It was while living with Indians that Giovani learned life-long lessons – Behavior

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Giovani is currently a professor and university doctor in Macapá (Photo: Personal Archive)

A life dedicated to the education of the indigenous people. “If I touched them in any way, chances are they were the ones who impacted me the most.” Always curious, Giovani José da Silva found himself a natural anthropologist as soon as he left the city of São Paulo – where he was born and raised – to discover what it really meant to be an Indian in Brazil.

“I ended up at my aunt’s house in Aquidauana, where I ended up graduating in History in 1995. From then on, I decided that I would not only study culture, but if possible, live as close to the Indians as possible”.

2004 record of one of several village projects he has participated in (Photo: Personal Archive)
2004 record of one of several village projects he has participated in (Photo: Personal Archive)

With roots in Brazil’s border with Paraguay, his family is made up of refugees who ended up in the municipality of Porto Murtinho due to the 1947 civil war in the neighboring country. Giovani’s mother, 74-year-old seamstress Gregória Ramona, not only has Guarani blood, but has managed to pass on to her children the pride of having an indigenous heritage.

“In Porto Murtinho, I started to live effectively with the indigenous people. I stopped doing the city-village route, and I lived almost 8 years of my life with the Kadiwéu. These people have a lot to teach us. purely scientific rationality. With them, I learned to be more supportive, to think about the collective, to be less competitive “.

In the villages, Giovani has lived and taught to more than 5 different ethnicities (Photo: Personal Archive)
In the villages, Giovani has lived and taught to more than 5 different ethnicities (Photo: Personal Archive)

In the absence of a social science course here in MS, Giovani ended up specializing in Anthropology in Mato Grosso. Increasingly, he increased both his theoretical and practical knowledge in relation to the Indians. In 2012, it ended up in the extreme north of Brazil.

“I was invited to participate in an event in Amapá. It was my first time in the North region. Knowing about my journey, some colleagues – and who today are my work partners – warned and encouraged me to make a competition there”.

In this photo, he teaches to students at a federal institution of higher education (Photo: Personal Archive)
In this photo, he teaches to students at a federal institution of higher education (Photo: Personal Archive)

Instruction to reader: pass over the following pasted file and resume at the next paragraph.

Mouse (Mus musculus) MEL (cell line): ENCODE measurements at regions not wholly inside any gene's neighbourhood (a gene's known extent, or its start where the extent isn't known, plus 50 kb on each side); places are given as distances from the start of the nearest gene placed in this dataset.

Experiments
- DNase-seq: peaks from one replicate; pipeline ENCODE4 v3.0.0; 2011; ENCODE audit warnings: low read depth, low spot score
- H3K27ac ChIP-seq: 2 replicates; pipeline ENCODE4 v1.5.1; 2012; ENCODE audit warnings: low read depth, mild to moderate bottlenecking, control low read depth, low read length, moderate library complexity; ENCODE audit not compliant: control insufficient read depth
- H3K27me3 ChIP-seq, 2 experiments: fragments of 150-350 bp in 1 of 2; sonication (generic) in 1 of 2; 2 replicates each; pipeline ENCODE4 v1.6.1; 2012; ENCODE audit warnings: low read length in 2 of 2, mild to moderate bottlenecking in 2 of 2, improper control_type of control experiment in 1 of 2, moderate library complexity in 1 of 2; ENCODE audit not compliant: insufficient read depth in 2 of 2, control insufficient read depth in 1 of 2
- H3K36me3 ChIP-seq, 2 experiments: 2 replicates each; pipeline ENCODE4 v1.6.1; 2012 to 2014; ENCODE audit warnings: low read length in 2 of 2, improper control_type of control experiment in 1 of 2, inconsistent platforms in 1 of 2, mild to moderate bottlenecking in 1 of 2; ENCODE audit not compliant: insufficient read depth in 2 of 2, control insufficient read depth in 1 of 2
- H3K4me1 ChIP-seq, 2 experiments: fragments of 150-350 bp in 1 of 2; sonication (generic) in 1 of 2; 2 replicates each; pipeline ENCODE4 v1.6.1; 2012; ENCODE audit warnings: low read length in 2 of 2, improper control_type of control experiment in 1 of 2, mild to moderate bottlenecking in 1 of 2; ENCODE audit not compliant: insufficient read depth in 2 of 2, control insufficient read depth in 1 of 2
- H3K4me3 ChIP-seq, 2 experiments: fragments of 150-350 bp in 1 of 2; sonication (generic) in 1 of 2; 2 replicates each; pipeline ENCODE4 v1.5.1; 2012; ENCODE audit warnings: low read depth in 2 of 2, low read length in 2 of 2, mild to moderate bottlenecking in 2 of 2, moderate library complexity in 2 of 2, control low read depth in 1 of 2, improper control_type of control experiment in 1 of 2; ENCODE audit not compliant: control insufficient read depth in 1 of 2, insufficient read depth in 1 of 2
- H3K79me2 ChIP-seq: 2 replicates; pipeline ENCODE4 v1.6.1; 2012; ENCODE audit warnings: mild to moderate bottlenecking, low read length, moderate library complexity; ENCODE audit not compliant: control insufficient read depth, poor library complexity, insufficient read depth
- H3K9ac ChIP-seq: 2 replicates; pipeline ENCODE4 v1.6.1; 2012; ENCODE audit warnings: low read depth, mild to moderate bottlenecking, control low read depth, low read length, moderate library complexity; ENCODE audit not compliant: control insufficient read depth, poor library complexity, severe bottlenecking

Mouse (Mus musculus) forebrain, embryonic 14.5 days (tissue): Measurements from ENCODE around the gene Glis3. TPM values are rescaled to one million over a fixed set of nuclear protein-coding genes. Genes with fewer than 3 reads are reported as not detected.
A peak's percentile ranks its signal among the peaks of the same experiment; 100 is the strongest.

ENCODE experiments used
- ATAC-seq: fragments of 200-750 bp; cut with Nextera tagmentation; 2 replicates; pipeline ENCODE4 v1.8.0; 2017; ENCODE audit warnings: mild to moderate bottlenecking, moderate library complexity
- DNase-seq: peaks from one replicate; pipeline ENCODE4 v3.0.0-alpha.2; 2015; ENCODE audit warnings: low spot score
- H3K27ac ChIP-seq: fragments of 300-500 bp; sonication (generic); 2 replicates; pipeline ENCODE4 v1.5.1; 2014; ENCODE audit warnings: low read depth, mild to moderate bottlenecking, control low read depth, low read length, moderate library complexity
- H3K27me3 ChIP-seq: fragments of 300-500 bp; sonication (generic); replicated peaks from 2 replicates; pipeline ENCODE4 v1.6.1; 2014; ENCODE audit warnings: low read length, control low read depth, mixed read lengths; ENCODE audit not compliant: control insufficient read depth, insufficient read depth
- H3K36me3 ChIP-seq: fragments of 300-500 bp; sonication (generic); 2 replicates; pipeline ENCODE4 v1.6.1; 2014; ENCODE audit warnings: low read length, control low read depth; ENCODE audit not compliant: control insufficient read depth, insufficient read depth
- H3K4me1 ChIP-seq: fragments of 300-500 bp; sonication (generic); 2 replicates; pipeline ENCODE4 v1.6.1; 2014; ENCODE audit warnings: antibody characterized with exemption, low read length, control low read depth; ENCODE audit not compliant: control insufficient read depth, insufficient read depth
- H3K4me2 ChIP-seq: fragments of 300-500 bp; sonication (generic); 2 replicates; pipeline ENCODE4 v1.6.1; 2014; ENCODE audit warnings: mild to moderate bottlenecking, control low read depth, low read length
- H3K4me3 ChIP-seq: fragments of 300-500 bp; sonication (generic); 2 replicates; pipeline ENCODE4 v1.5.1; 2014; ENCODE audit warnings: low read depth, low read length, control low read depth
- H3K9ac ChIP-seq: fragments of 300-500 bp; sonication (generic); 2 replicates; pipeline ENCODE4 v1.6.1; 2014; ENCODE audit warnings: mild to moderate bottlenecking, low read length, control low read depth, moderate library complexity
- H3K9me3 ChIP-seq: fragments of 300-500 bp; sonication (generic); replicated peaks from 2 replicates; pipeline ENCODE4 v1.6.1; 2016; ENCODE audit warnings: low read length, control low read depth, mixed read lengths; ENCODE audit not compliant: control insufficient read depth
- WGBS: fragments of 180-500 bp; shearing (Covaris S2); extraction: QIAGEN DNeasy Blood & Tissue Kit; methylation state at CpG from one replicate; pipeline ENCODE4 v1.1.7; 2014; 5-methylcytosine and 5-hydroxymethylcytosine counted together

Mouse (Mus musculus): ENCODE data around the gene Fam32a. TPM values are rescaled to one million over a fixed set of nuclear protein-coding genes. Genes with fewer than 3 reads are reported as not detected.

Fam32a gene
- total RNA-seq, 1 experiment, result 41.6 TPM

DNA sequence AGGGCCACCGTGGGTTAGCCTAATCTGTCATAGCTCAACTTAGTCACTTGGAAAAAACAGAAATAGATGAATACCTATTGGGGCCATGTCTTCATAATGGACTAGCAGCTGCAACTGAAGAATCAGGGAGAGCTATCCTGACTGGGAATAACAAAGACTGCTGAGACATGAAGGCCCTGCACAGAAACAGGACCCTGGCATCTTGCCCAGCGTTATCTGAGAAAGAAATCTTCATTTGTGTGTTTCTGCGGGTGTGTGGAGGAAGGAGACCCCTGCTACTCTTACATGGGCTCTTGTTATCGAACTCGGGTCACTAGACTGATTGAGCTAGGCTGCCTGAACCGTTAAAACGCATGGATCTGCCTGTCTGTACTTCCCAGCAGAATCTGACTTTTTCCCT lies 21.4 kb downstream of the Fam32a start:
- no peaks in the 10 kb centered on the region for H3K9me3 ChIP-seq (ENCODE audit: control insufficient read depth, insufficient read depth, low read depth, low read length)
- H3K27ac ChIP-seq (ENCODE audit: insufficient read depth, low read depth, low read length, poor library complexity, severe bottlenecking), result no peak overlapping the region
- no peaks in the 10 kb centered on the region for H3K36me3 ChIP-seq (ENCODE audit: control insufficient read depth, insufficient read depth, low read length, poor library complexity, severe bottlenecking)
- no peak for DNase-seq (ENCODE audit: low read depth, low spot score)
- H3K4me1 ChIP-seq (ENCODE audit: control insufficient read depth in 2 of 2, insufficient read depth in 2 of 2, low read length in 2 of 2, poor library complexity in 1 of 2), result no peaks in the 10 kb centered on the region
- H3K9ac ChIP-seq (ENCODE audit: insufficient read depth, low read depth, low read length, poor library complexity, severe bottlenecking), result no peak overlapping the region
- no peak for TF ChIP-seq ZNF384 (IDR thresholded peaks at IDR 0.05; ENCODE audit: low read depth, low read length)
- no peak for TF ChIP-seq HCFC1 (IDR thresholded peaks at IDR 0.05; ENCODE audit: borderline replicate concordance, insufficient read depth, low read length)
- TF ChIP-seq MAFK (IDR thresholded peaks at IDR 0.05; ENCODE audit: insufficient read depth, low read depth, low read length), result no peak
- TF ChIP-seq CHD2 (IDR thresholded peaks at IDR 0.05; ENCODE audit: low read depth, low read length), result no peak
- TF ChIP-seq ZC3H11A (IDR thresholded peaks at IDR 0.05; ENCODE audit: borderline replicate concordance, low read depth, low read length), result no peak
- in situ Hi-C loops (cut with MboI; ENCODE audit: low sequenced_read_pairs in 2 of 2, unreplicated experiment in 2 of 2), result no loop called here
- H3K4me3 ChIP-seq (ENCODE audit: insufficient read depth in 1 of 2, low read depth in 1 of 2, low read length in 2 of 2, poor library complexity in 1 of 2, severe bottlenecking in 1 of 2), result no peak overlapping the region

Today, Giovani is a PhD professor at Unifap (Federal University of Amapá), having started his days at the institution making the trip Macapá (AP) and Oiapoque to teach indigenous higher education from 5 different ethnicities.

“I don’t like to use the term ‘teach’. As a teacher, I am a charmer of words and people, but this is also a two-way street, the ‘lesson learned’ is mutual”.

Huck’s cauldron – Two years before participating in “Who wants to be a millionaire?”, Shown yesterday (17) on Luciano Huck’s program, Giovani signed up without imagining that he would win the biggest prize in the history of the painting, in the amount of R $ 300 thousand.

With a prize of R $ 300 thousand, Giovani participated in the painting
With a prize of R $ 300 thousand, Giovani participated in the painting “Who wants to be a millionaire?” of the program Caldeirão do Huck (Photo: Personal Archive)

“Luciano asked me if I was satisfied with the result. Certainly. I went in to tell my story and that of my mother, a woman of very simple origin who at the age of 29 became my father’s widow. And I also wanted to honor him.”

With the money, the son guarantees that he will bring a peaceful old age to the matriarch Gregoria, who loves him so much.

Son with his mother, Paraguayan Gregória Ramona (Photo: Personal Archive)
Son with his mother, Paraguayan Gregória Ramona (Photo: Personal Archive)

“My goal there was not to show that my life has changed because of the program, but that everyone is in a position to transform if I give up intellectual and spiritual misery.”

Regarding his last 30 years making a career in favor of indigenous culture, Giovani believes that the way to change the world is through education.

“It is to show our little ones that these are extremely vulnerable populations. As a society, we are very ignorant in relation to the Indians. If we incorporate information and knowledge, we can grow as a nation and, who knows, become less individualistic beings”.

Together with Jorge Fernando, Giovani was in the production of the soap opera & # 34; Alma Gemini & # 34; (Photo: Personal Archive)
Together with Jorge Fernando, Giovani was in the production of the soap opera “Alma Gemini” (Photo: Personal Archive)
Giovani poses with the actors Priscila Fantin and André Gonçalves (Photo: Personal Archive)
Giovani poses with actors Priscila Fantin and André Gonçalves (Photo: Personal Archive)
In & # 34; Alma Gemini & # 34 ;, Giovani consulted indigenous culture for the cast (Photo: Personal Archive)
In “Alma Gemini”, Giovani consulted indigenous culture for the cast (Photo: Personal Archive)

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